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ow about strident? From Lexico: strident: Loud and harsh; grating; ‘his voice had become increasingly sharp, almost strident’ Your example: Jane yelled back in a strident voice. Strident certainly captures loud prompted by anger, frustration, and impatience.


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Some suggestions: An irate voice An exasperated voice An apoplectic voice A seething voice An incensed voice An indignant voice A rankled voice An infuriated voice A vexed voice An ireful voice


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I would suggest regulated. A "regulation" is A rule of order having the force of law, prescribed by a superior or competent authority, relating to the actions of those under the authority's control. https://legal-dictionary.thefreedictionary.com/Government+regulation (googling "regulated sexuality" comes up with lots of relevant hits ......


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Anywho, to answer your question, Bob, I believe it is, it would be much simpler to rephrase/reconstruct your sentence and instead say, "I went to the store because I ran out of milk." This flows much more easily. I agree with what the comment above me says as well. You may say "is that", although I HATE the word "that", but you ...


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Welcome to the forum, Simba. "She said she strongly believed that Charity had begun smoking in the previous month." Yes, I think you should use the past perfect here, as the embedded clause refers to a past prior to the one referred to in the main clause.


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It's common to use past tense in conditional clauses. "if he fell asleep" is equivalent in meaning to "if he were to fall asleep". It's not ambiguous because the tense of the main clause makes it clear whether you're talking about the past or future. If you say I would have taken a shot if he fell asleep. it's clear that you mean the ...


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I don't think there's any significant difference in meaning. But skulk is a lot less common today, as that linked NGram chart shows, so unless you specifically want that "dated" association, I'd stick with sneak. There are some syntactic differences, though. Per this chart, both past tense verb forms commonly occur in, for example, he sneaked / ...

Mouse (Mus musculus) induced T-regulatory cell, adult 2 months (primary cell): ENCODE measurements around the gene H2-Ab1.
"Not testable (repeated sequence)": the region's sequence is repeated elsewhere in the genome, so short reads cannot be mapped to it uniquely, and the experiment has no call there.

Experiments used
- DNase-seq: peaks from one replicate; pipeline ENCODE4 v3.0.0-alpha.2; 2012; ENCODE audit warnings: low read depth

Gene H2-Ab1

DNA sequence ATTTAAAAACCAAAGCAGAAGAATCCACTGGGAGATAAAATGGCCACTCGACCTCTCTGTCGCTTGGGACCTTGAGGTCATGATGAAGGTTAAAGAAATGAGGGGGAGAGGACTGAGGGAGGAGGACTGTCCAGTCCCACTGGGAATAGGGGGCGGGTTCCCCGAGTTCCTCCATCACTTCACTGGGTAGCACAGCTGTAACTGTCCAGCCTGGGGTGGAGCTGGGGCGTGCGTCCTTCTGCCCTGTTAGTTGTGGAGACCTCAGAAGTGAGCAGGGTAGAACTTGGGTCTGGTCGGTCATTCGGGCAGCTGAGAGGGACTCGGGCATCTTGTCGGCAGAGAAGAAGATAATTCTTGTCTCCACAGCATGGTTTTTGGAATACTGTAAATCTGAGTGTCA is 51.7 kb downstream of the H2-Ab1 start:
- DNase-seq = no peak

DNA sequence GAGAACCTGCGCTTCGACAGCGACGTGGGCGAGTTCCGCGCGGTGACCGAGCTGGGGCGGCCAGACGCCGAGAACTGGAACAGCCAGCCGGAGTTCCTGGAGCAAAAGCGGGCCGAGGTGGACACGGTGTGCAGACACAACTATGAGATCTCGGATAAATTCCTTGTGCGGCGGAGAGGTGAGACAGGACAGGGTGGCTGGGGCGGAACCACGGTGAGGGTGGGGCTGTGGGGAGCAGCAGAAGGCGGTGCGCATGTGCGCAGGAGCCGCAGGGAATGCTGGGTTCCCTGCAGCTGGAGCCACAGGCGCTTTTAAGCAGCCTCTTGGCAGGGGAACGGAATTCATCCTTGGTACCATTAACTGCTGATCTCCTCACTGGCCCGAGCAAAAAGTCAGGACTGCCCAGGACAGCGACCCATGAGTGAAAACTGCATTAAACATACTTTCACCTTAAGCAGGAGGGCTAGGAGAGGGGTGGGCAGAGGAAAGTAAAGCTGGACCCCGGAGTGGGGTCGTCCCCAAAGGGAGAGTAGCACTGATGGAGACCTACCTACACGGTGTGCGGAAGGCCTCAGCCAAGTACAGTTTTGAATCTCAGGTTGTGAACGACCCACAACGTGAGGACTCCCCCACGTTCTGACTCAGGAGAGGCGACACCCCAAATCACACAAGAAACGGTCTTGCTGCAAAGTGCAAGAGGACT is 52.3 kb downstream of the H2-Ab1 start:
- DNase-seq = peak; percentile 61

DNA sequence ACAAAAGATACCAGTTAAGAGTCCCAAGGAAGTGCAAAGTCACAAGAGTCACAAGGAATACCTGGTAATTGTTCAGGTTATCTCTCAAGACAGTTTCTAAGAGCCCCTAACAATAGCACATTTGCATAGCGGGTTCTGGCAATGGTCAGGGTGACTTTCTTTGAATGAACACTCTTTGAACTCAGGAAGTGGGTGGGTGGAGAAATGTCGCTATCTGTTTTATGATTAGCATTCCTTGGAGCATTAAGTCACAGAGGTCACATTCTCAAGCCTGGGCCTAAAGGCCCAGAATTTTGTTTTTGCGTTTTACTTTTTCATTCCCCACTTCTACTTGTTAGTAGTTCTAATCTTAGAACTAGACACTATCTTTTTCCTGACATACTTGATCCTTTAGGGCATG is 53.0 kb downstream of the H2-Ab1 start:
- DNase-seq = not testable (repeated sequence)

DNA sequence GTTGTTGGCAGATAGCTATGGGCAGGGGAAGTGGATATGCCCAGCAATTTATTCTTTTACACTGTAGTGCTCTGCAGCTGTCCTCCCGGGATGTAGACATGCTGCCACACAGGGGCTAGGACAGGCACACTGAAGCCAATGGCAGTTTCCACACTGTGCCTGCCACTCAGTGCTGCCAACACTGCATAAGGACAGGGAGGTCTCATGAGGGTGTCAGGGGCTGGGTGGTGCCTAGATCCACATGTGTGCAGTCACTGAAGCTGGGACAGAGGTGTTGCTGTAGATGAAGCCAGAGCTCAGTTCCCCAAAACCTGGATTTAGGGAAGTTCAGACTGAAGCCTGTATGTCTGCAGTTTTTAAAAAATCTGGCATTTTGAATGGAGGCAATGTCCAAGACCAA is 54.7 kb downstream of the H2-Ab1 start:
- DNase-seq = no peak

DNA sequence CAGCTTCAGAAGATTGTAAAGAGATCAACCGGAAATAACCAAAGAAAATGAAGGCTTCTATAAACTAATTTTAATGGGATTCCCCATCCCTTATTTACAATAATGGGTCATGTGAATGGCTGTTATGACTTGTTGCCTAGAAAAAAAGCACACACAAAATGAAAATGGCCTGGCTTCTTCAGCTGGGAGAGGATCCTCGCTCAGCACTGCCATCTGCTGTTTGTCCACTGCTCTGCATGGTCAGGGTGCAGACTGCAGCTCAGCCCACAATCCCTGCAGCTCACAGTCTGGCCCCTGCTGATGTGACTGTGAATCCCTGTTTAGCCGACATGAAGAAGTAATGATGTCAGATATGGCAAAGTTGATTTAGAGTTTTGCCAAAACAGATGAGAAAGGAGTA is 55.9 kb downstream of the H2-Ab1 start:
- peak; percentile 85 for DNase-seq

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As pointed out in your dictionary: To sneak means to move in a certain manner. To skulk means to hide in a certain manner. Examples John saw Mary sneaking through the bushes. (Mary is moving) John saw Mary skulking in the bushes. (Mary is hiding)


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An extract from the previous paragraph. Holmes is speaking to Watson: "At least I have got a grip of the essential facts of the case. I shall enumerate them to you, for nothing clears up a case so much as stating it to another person [...]." Holmes is enumerating a number of points. Perhaps he accompanies the successive points by putting ...


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If all you are doing is expressing the theory in some specified fixed-dimensional domain, you can say "the theory resolves to or particularizes to X in three dimensions" (since you aren't really doing anything to change the theory or its strengths and weaknesses.) But if you are able to exploit the theory in special ways in this domain, and you ...


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"Restrict" is in common usage in the mathematical literature for some of the situations you describe. For example, "We restrict consideration of the theorem to three dimensions".